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【Learn Chinese】5 Basic Chinese Grammar Rules (Part 1)
Mastering a few basic Chinese sentence patterns elevates your communication to complete sentences. In this article, we’re covering 5 essential structures that are the backbone of the Chinese language. Armed with these, you’ll be able to express yourself more clearly and confidently.
Let’s dive in and lay the foundation for your journey in Chinese!
Subject + Verb + Object (SVO)
This foundational structure, SVO, is prevalent across many languages. The sentence starts with a subject, which could be a pronoun like 我 (wǒ) for “I,” or a name such as 安娜 (ānnà) for “Anna.”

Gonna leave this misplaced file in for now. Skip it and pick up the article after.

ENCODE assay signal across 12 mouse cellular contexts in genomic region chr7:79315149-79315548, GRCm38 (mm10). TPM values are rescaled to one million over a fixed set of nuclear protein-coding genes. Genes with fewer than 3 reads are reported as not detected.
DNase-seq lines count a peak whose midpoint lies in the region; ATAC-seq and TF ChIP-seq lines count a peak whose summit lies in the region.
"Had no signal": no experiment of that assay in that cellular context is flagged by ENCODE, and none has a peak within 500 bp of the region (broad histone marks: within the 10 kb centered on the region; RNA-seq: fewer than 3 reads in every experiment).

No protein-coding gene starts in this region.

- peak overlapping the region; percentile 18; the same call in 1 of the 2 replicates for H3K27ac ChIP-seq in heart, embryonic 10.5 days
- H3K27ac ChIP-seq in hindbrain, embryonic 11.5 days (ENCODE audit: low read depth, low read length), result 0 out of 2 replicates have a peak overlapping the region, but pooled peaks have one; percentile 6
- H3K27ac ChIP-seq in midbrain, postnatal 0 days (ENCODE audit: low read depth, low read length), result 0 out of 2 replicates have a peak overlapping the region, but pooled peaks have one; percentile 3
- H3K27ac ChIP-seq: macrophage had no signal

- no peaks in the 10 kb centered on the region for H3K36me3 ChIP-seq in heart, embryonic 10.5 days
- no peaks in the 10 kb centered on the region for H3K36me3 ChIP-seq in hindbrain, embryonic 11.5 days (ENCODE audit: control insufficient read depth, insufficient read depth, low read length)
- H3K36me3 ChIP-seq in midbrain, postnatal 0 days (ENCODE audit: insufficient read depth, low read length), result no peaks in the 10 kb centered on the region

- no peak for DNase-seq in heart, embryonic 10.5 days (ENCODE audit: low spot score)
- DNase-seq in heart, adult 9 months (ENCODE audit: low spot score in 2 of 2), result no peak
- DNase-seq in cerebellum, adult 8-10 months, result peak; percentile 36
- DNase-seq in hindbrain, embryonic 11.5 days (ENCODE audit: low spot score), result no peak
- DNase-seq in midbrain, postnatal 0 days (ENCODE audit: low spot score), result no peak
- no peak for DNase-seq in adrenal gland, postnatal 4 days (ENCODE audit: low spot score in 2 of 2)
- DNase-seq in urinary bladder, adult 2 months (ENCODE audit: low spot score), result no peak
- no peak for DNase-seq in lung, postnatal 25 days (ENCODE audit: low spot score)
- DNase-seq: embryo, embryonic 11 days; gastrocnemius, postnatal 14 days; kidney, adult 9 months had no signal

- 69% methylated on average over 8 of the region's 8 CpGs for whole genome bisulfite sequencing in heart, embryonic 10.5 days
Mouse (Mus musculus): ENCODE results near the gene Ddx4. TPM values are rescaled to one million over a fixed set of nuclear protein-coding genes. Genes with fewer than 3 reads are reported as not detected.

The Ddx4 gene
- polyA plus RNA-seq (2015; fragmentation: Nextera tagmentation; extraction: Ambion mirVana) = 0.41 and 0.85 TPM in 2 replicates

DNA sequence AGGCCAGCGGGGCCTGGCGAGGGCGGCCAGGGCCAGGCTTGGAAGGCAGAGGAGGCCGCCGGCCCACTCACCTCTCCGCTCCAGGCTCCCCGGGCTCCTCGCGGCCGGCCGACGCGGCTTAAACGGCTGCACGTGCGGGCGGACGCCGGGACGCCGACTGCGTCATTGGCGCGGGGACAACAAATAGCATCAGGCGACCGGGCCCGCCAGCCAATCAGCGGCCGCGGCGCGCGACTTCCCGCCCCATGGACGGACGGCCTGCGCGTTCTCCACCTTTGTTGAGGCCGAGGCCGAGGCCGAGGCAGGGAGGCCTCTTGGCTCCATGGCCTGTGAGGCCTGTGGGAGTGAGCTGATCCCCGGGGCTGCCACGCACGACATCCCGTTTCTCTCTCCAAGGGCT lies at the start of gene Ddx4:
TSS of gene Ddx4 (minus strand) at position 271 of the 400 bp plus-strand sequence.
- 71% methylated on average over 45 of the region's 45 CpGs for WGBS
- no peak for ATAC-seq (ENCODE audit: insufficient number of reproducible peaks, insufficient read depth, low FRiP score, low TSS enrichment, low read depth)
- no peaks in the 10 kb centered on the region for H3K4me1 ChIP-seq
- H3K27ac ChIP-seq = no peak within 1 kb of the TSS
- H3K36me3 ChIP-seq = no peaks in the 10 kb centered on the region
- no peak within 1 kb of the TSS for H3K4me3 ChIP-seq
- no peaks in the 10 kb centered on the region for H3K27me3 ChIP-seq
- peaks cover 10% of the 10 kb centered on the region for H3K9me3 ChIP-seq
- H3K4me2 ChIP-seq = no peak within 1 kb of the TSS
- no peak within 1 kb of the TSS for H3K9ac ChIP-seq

Following the subject is a verb, such as 爱 (ài) for “to love,” 喜欢 (xǐhuān) for “to like,” or 吃 (chī) for “to eat.”
The sentence ends with an object. Objects can be tangible, like books, cups or pronouns like “me” or “you.”
Here are examples employing the SVO structure:
I love you: 我爱你 (wǒ ài nǐ)
Anna eats meat: 安娜吃肉 (ānnà chī ròu)
Chinese verbs don’t change form based on the subject. In other words, Chinese does not have any verb conjugations.
Subject + 是 + Noun
In Chinese, 是 (shì) plays a pivotal role, functioning similarly to “am,” “are,” or “is” in English. It connects the subject with a noun to express identity or possession.
Let’s look at how this structure works:
I’m a student: 我是学生 (wǒ shì xuéshēng)
He’s American: 他是美国人 (tā shì měiguórén)
Today is Wednesday: 今天是星期三 (jīntiān shì xīngqīsān)
The form of 是 remains constant, regardless of the subject. Importantly, 是 is used to link subjects with nouns, not adjectives.
Want to learn more? Read Part 2 of our article!